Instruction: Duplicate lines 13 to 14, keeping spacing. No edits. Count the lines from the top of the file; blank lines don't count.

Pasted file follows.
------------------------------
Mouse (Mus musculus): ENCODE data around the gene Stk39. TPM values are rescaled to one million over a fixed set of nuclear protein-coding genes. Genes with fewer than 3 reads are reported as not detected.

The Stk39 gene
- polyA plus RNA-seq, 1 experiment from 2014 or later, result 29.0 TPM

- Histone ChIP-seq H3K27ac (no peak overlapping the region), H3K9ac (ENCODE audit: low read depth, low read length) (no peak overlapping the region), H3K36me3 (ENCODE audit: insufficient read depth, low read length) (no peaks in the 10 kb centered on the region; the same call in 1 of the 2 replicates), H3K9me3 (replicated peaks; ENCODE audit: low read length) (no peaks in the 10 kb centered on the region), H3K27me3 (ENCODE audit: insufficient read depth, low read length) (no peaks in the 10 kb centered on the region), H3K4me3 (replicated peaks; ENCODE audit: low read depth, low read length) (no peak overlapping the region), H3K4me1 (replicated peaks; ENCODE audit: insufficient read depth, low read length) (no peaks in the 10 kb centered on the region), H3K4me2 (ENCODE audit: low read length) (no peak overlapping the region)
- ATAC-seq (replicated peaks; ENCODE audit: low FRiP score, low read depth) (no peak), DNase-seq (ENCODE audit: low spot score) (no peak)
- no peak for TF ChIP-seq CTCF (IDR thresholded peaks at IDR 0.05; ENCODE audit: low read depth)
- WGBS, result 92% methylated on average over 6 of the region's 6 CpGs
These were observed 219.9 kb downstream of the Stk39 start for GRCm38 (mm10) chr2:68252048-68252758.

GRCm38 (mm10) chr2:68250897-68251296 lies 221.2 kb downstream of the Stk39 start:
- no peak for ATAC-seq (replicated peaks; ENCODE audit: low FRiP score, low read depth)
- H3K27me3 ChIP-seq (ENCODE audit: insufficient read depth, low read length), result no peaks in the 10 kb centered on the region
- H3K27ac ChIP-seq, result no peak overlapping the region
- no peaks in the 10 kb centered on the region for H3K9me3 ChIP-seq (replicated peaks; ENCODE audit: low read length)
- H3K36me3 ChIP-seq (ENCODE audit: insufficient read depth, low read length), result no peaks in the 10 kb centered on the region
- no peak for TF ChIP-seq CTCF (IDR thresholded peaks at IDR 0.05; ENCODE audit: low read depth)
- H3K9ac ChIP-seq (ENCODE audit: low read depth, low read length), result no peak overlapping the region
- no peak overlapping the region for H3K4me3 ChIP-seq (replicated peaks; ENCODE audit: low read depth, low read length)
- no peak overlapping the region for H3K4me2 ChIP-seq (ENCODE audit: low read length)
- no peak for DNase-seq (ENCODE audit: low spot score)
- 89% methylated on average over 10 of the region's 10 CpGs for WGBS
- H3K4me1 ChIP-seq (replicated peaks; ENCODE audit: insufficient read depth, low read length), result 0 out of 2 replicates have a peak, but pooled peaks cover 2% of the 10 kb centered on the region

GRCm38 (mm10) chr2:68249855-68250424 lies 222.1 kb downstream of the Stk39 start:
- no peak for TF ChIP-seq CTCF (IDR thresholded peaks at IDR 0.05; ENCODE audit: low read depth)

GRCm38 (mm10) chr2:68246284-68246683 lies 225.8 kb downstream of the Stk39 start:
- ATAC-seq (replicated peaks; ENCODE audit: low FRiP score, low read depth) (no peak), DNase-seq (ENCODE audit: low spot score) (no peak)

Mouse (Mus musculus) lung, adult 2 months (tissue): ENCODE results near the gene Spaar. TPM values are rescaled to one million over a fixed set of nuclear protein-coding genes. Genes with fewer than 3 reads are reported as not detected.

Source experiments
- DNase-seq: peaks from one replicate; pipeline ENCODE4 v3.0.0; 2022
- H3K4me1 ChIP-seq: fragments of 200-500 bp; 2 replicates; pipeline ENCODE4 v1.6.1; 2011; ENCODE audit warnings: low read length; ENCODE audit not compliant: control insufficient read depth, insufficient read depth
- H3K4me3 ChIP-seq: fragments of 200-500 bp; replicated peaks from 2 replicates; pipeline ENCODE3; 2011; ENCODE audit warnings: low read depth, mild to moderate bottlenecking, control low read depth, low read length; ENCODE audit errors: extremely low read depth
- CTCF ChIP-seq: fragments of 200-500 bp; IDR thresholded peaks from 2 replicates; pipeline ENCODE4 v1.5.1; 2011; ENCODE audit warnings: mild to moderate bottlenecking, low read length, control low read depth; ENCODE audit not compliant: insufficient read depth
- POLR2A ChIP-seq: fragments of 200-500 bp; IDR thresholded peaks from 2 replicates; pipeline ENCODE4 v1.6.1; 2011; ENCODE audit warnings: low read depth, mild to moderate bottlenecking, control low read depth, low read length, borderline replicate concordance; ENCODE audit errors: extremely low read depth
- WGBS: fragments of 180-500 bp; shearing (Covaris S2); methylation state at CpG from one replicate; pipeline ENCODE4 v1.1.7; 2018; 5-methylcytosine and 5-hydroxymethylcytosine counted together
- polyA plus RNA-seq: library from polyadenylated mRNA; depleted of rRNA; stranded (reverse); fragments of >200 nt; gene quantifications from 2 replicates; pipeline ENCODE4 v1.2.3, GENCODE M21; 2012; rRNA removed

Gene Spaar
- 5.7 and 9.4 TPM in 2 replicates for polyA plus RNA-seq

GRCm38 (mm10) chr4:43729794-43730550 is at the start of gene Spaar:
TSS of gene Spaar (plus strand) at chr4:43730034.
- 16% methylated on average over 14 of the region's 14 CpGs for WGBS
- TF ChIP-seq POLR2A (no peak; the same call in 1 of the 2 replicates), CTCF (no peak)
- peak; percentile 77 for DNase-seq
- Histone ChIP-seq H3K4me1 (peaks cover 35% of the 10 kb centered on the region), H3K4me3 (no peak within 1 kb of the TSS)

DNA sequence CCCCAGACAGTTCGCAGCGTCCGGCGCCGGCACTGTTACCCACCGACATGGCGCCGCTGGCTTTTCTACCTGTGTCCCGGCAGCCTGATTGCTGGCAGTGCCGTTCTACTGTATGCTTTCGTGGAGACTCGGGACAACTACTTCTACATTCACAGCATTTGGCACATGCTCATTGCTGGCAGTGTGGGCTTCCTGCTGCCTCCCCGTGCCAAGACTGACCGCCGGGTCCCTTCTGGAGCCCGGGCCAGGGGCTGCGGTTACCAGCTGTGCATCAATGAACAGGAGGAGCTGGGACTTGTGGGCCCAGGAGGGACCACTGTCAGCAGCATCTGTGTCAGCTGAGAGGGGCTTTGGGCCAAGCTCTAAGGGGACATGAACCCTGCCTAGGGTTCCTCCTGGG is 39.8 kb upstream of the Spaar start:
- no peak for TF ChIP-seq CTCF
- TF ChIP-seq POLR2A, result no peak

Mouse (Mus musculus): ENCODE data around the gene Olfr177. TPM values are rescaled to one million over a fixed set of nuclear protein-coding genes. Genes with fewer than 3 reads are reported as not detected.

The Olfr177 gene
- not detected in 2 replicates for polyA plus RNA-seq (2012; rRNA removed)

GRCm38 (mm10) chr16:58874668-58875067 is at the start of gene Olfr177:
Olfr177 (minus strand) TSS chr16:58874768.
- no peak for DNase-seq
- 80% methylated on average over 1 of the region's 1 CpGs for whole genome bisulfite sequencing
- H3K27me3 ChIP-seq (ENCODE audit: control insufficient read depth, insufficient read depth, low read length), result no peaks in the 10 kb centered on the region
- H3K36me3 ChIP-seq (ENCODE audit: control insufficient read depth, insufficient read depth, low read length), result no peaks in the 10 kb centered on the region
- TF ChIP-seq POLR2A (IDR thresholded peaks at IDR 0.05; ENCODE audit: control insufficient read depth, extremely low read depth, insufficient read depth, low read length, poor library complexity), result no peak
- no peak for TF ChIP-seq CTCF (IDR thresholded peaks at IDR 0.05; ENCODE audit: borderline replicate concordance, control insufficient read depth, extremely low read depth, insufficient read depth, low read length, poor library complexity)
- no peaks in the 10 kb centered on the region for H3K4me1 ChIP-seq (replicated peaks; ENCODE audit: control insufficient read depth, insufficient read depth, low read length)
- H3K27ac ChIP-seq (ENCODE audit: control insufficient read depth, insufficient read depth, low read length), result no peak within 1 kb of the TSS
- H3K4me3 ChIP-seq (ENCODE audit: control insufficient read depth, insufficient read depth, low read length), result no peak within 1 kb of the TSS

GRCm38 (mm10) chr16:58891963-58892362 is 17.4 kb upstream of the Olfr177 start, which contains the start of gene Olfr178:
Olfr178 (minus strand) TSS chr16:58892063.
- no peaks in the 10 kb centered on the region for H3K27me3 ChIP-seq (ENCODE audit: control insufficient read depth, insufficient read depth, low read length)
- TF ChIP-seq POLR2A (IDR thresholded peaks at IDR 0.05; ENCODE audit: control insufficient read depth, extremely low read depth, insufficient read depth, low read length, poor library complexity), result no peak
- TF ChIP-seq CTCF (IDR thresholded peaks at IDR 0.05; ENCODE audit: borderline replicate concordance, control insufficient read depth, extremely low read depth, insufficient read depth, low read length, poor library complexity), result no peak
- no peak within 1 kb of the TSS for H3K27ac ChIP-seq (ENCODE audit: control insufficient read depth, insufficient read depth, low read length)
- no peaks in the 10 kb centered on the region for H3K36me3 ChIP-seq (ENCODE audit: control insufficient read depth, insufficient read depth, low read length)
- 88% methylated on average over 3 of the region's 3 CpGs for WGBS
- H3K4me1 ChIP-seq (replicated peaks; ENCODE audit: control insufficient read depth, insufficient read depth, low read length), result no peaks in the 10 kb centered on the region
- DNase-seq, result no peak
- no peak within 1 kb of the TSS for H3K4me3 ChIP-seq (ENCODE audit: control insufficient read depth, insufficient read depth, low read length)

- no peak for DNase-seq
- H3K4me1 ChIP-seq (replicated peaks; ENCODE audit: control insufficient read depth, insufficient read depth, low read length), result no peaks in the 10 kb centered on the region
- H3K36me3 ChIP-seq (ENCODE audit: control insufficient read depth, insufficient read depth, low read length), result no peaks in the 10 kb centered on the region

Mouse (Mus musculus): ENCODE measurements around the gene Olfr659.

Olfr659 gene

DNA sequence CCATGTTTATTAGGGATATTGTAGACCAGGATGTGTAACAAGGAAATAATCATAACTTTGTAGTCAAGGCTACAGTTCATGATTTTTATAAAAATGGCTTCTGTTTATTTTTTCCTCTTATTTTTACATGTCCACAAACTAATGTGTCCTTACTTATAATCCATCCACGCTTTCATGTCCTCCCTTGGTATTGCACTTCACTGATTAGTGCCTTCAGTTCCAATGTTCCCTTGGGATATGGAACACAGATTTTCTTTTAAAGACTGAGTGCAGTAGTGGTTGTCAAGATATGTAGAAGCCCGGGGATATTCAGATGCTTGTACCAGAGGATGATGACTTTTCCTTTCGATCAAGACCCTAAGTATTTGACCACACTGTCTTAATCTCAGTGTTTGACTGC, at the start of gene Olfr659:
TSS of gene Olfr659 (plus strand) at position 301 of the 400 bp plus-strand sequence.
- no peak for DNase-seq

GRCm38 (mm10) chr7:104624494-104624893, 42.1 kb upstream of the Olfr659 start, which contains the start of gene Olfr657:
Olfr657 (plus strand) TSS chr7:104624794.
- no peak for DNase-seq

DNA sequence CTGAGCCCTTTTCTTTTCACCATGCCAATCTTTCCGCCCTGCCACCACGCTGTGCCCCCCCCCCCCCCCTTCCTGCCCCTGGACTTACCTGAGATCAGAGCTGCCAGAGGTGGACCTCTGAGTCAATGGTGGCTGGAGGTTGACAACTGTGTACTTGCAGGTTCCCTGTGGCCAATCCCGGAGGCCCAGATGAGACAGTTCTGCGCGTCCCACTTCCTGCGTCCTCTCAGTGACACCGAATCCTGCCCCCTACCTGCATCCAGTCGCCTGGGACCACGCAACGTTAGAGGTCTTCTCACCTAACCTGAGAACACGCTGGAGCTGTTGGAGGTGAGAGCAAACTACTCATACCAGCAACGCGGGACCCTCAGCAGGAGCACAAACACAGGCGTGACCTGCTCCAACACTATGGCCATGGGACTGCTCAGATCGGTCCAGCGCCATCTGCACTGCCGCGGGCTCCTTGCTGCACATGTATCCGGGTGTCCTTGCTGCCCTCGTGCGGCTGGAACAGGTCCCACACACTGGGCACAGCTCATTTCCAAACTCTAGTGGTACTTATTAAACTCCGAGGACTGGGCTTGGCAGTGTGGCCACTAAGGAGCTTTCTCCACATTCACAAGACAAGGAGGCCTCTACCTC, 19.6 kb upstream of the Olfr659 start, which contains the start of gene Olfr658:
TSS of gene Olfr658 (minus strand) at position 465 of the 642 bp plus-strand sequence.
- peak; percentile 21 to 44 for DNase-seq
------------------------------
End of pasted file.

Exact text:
- no peaks in the 10 kb centered on the region for H3K9me3 ChIP-seq (replicated peaks; ENCODE audit: low read length)
- H3K36me3 ChIP-seq (ENCODE audit: insufficient read depth, low read length), result no peaks in the 10 kb centered on the region